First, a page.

It is not possible to identify the outcome of all cases using one simple rule, as the variation in the data is too large. However, it is possible to identify the outcomes of a small percentage of the cases very accurately using a combination of simple rules. For example, it is possible to check how often the word ‘reversed’ appears in the last 10% of the text of the judgment (assuming there was no dissent) and to also record the number of times the word ‘affirmed’ appears. If the word ‘reversed’ appears at least three times and the word ‘affirmed’ does not appear once, it is safe to assume that the judgment reverses the lower court’s decision. This particular ‘simple rule’ is only one of many simple rules that together exclude with adequate accuracy the possibility of misclassification and account for polysemy.
Although these rules would not allow us to determine the outcome of all cases with sufficient accuracy, this procedure identifies with near perfect accuracy a small number of cases that are definitely to be classified as ‘affirmed’ or ‘reversed’. At the first stage, these cases become the training data for an AI algorithm (we are using a long short-term memory (LSTM) neural network trained with backpropagation) that learns what ‘affirming’ and ‘reversing’ judgements look like in general. At the next stage, the neural network then classifies the remaining cases according to the rules learned from the training data.
In order to ‘understand’ the general characteristics of ‘affirming’ or ‘reversing’ judgements, the algorithm ‘learns’ from its mistakes during the training process. In this process, the algorithm is presented with the complete text of an individual judgment and is asked to predict whether the judges affirmed or reversed the decision of the preceding court. This prediction is then compared with the result. If the predicted outcome and the real outcome do not match, the system learns where it went wrong and updates itself to make a better prediction in the future. This process is repeated for all cases in the training data. The AI algorithm improves step by step. These trained AI algorithms are then tested and currently determine the outcome of all 100,000 cases in the database with an accuracy of 97%.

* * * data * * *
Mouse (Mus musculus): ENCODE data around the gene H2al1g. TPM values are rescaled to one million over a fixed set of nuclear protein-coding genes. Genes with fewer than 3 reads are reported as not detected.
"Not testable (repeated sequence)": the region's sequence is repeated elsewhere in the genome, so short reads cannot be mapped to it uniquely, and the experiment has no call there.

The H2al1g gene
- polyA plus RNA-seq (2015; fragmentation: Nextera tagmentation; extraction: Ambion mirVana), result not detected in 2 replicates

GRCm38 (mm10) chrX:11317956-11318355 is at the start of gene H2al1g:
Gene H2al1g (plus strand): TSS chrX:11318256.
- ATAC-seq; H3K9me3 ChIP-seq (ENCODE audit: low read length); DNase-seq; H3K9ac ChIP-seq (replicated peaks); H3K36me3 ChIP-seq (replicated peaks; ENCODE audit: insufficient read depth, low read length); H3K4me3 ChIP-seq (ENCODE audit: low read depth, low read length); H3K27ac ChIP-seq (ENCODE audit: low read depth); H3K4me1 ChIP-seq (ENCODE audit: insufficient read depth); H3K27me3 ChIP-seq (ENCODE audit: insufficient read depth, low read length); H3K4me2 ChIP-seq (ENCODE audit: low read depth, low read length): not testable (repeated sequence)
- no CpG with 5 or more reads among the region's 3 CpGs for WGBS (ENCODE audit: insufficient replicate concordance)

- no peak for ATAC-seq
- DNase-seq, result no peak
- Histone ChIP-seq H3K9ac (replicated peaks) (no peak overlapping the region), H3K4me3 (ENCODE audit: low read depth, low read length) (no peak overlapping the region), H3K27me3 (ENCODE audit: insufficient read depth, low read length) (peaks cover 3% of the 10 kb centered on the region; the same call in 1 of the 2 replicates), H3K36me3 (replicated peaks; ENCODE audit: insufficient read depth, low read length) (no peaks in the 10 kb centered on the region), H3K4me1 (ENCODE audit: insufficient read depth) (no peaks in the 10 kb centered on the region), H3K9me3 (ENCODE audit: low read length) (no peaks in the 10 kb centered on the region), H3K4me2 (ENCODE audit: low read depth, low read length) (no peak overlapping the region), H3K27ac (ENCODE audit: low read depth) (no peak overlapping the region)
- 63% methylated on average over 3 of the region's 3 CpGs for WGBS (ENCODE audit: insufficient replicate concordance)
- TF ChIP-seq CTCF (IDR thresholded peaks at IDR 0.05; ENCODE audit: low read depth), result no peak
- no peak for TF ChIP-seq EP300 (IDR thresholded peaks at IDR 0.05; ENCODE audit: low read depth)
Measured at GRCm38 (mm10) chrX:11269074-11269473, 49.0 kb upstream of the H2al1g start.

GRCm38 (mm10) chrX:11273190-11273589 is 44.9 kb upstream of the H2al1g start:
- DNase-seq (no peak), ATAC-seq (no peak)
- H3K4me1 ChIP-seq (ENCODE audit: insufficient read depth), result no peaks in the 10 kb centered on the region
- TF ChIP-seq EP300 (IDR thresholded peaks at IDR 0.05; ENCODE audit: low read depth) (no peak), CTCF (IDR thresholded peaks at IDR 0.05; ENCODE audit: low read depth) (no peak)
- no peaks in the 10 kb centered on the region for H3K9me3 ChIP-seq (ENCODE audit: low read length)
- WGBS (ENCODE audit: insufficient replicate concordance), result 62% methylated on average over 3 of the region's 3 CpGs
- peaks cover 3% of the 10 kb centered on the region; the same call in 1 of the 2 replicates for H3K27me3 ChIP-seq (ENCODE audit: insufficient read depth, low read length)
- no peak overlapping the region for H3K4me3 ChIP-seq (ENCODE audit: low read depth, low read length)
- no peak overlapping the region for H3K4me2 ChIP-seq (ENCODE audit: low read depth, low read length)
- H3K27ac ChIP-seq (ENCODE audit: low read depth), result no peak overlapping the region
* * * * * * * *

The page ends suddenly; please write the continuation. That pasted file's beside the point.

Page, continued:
This procedure has been repeated for all of the case features extracted so far. Further attributes such as area of law, or names of the lawyers for each party, will be extracted in the future. We are also interested in extracting higher-level information, for example, whether a judgement supports a particular public policy such as a bias for rescue and against liquidation in corporate bankruptcy cases.